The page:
SIF 2nd Cohort Fellows - Marcos Araújo Castro e Silva, Universitat Pompeu Fabra Barcelona

Curriculum Vitae
  • Education

2017 - 2021 Ph.D. in Genetics, Instituto de Biociências/Universidade de São Paulo - USP, Brazil

2013 - 2015 M.Sc. in Genetics, Escola Superior de Agricultura "Luiz de Queiroz" - ESALQ/Universidade de São Paulo - USP, Brazil

2008 - 2013 B.Sc. in Biological Sciences, Universidade Federal de Viçosa - UFV, Brazil

  • Experience

Recently, as a Research and Innovation Fellow (Fundação Faculdade de Medicina - FFM) I worked on the “DNA do Brasil” project aiming to characterize the genetic ancestry of the Brazilian populations, and shortly before, as a Technical Training Fellow (Fundação de Amparo à Pesquisa do Estado de São Paulo - FAPESP), I have focused on the development of a machine learning approach to detect natural selection patterns from the genomic data.

While, at the University of São Paulo, where I finished my PhD in Genetics (FAPESP), I studied primarily the genetic diversity and population histories of native Brazilians and South Americans, exploring diverse topics ranging from the continent's initial settlement to Late Holocene population expansions.

As a Master's and Undergraduate student (Conselho Nacional de Desenvolvimento Científico e Tecnológico - CNPq), my research was mostly concentrated on the study of the molecular mechanisms underlying the biotic and abiotic stress response in plants (Arabidopsis thaliana), in an effort to elucidate signaling pathways through the analysis of protein interactions.

  • Publications/Research achievements

Google Scholar:

2022 The CAPES Thesis Award, granted by the Coordenação de Aperfeiçoamento de Pessoal de Nível Superior, Brazil, for the best thesis in the area Biological Sciences I, for the thesis “Genomic perspective on the origin, history, and diversity of indigenous peoples from South America: from the initial settlement to the European colonization”

2020 The American Society of Human Genetics' Trainee Paper Spotlight, granted by the American Society of Human Genetics, for the paper “Genomic insight into the origins and dispersal of the Brazilian coastal natives”

Research Project

The impact of demography, admixture, and evolution on the health of Brazilian populations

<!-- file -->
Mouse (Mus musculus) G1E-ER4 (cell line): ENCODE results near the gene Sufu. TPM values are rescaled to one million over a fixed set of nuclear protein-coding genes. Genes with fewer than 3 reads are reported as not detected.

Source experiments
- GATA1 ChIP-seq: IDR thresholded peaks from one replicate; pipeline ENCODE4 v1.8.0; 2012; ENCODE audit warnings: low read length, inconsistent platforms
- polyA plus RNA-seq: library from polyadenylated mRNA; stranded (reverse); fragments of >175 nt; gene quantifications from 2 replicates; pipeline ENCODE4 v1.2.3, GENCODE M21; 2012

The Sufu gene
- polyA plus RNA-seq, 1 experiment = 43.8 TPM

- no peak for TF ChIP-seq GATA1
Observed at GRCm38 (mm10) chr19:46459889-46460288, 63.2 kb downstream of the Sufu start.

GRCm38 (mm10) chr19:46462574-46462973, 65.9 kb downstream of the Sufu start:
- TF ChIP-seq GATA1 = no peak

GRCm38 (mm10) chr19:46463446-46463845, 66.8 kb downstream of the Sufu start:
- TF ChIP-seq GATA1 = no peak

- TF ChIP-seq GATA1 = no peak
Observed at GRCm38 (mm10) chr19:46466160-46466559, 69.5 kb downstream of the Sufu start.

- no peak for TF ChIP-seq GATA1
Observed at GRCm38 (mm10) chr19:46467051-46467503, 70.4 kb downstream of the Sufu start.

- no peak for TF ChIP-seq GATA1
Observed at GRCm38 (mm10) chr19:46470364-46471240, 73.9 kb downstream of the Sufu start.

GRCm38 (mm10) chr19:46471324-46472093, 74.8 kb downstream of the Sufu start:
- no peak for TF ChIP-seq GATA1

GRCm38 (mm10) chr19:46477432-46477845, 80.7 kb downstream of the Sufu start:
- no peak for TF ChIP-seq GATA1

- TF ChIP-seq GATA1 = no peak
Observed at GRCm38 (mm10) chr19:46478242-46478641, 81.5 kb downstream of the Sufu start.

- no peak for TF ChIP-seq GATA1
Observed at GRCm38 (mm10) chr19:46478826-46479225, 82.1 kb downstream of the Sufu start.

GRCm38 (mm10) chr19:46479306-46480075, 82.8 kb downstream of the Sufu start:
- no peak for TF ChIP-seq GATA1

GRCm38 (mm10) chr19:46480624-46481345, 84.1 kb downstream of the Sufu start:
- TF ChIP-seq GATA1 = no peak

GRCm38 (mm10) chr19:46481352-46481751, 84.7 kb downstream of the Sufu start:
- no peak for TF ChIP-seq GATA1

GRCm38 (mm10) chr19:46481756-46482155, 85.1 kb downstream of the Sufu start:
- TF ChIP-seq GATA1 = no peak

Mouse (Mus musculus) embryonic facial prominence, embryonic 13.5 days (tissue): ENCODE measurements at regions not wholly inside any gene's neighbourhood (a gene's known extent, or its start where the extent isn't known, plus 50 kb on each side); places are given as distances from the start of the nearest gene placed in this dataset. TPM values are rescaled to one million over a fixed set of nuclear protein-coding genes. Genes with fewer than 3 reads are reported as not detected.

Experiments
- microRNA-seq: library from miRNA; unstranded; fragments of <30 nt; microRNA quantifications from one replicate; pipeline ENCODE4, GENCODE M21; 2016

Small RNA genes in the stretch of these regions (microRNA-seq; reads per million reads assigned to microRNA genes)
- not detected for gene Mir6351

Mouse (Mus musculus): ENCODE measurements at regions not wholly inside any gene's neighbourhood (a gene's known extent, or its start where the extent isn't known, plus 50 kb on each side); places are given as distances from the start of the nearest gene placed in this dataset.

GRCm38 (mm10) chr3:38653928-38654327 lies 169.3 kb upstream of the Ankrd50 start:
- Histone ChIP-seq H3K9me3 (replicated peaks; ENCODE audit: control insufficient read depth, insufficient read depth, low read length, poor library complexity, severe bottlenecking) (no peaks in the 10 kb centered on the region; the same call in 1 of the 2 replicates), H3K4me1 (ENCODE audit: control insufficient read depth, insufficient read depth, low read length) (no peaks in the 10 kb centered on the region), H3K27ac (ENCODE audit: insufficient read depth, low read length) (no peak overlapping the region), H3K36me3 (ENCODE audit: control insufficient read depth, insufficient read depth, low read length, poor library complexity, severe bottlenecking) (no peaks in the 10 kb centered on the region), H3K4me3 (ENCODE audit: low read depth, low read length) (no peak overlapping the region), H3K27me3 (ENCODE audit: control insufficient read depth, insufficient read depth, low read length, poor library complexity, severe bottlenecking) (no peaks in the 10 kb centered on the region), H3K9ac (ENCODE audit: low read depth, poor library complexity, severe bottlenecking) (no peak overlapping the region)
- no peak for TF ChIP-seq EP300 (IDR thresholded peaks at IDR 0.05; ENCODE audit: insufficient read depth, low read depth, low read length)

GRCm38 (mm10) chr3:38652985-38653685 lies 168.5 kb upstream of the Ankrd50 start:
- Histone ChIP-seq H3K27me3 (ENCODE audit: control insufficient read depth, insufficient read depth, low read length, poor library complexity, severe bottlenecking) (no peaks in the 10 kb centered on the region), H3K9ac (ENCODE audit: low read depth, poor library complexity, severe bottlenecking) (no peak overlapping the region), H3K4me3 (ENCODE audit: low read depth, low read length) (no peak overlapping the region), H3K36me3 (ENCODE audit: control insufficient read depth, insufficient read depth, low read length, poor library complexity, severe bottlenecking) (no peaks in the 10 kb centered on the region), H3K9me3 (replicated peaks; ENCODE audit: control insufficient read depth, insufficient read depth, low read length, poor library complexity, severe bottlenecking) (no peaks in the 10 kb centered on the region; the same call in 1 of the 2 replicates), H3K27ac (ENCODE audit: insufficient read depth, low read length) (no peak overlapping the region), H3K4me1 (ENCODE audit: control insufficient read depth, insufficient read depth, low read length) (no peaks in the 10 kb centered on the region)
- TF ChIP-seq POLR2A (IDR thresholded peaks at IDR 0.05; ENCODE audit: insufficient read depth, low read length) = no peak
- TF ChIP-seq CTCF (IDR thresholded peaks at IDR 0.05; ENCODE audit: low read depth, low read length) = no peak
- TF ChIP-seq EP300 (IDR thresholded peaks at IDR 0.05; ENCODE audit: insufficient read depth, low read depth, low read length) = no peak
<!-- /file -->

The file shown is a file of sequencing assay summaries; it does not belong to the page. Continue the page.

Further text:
Latin American populations are predominantly formed by the confluence of three continental ancestries, originating from the indigenous peoples, European settlers, and enslaved Africans. This history of migration and interaction led to massive extermination of the natives and, at the same time, to a widespread admixture between these different peoples. These processes varied widely between regions of the American continent, and, particularly in Brazil, the subcontinental origins of migrants changed significantly over time.

Despite the incredible diversity found in this region, Latin American populations are still underrepresented in genomic studies, and for this reason the evolutionary consequences of their unique history are still largely unknown. In this sense, the Brazilian populations represent a suitable model for studying the impact of admixture, demography, and evolution on genetic diversity and human health.

Therefore, as a Maria Skłodowska Curie EUTOPIA-SIF COFUND Postdoctoral Fellow at the Universitat Pompeu Fabra's Human Genome Diversity Lab, under the supervision of Dr. David Comas, I am currently researching the genomic diversity of Brazilian populations as well as the historical, demographic, and evolutionary forces that have shaped it by examining the data from the "DNA do Brasil" project, led by Dr. Tábita Hünemeier and Dr. Lygia Pereira da Veiga.

In this project we are going to analyze the whole genome sequence data of 2,437 phenotyped individuals from all Brazilian regions to retrace their population history and its impact on their current health status. We intend to infer the demographic history (ancestry and sex-specific) of these populations in the post-contact period and their parental subcontinental groups in the pre-contact period. Additionally, we will infer post and pre-admixture selection signals, seeking to detect adaptive alleles, by applying both selection scans and machine learning models. Finally, we want to identify high-frequency deleterious and slightly deleterious alleles to establish their role in susceptibility to common diseases.